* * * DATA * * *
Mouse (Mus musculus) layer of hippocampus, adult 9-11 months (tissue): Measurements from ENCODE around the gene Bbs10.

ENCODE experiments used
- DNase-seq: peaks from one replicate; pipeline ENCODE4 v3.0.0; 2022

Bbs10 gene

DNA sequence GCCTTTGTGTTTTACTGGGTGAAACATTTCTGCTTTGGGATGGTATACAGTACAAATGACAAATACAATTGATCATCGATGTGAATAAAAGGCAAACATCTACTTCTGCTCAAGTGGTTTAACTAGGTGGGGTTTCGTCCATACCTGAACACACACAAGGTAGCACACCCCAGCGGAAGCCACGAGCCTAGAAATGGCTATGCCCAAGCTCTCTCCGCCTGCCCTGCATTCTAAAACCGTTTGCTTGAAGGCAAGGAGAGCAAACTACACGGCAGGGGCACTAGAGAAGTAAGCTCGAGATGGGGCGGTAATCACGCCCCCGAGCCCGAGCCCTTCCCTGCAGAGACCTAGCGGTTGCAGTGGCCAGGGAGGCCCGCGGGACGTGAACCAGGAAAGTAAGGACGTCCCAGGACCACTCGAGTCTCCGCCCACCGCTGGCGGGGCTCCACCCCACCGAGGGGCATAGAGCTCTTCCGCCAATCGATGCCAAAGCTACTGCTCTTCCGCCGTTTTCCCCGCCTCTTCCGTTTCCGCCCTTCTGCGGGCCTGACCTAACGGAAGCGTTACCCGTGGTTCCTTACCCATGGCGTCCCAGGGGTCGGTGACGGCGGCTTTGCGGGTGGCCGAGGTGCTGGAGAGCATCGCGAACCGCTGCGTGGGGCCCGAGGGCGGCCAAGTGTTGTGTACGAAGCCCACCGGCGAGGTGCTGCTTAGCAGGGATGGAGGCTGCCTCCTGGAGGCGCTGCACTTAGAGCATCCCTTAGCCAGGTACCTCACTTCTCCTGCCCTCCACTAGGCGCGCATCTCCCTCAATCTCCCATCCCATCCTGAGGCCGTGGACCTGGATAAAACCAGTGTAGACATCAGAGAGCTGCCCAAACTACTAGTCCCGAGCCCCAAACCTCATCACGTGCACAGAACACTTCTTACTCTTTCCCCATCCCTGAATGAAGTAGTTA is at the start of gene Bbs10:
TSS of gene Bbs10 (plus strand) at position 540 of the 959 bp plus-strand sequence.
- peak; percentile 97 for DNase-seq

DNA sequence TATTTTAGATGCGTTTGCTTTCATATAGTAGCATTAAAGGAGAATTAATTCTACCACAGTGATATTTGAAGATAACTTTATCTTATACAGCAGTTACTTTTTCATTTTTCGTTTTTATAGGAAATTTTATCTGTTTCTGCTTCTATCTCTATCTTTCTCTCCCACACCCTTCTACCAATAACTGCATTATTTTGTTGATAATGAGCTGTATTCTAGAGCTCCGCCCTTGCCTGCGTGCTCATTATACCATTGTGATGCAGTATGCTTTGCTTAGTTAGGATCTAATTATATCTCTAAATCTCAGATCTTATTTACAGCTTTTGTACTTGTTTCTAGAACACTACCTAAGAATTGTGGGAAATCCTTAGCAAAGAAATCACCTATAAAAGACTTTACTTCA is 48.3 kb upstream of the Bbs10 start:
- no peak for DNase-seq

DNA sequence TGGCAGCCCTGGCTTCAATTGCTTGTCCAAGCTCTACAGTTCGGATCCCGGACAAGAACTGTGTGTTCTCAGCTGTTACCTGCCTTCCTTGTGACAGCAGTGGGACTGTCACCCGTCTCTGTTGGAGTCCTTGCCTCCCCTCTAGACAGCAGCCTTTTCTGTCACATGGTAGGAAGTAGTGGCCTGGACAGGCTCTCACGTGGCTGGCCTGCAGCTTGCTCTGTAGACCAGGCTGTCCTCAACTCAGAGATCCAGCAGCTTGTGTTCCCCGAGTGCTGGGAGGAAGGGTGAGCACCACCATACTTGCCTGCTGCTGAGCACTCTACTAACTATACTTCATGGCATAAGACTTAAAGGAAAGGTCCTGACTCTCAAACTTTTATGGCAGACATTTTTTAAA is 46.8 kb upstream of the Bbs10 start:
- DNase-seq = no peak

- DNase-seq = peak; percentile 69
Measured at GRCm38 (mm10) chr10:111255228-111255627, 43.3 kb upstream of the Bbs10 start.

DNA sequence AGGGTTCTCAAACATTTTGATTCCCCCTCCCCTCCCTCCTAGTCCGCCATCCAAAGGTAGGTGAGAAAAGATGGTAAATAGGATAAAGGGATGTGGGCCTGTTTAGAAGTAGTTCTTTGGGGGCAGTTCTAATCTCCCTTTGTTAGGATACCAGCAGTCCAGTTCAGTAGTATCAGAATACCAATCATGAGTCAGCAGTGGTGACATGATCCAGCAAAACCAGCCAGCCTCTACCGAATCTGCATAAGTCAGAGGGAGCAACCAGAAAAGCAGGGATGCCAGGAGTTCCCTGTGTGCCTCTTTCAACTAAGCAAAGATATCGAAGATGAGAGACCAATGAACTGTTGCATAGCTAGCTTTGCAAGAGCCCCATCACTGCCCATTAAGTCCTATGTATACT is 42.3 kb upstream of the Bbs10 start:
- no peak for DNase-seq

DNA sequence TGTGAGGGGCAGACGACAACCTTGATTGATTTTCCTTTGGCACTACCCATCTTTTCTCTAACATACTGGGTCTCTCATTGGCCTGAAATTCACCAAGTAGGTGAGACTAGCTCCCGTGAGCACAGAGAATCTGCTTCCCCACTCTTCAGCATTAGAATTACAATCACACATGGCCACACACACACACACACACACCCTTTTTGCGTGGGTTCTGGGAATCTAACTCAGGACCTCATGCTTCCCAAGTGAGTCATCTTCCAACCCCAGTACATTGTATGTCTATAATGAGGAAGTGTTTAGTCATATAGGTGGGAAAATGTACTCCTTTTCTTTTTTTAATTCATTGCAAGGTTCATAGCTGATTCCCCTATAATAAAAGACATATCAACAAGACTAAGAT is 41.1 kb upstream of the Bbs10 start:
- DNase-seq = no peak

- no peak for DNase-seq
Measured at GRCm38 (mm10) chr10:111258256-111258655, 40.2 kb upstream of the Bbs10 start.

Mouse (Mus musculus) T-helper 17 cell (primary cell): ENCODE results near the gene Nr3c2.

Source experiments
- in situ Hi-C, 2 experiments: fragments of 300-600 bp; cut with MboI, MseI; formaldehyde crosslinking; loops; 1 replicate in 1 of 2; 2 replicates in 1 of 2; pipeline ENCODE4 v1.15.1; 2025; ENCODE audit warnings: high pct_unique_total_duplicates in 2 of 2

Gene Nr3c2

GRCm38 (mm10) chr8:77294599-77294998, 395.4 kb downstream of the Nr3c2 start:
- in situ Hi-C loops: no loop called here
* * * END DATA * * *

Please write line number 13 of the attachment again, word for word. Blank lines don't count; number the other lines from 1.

Measured at GRCm38 (mm10) chr10:111255228-111255627, 43.3 kb upstream of the Bbs10 start.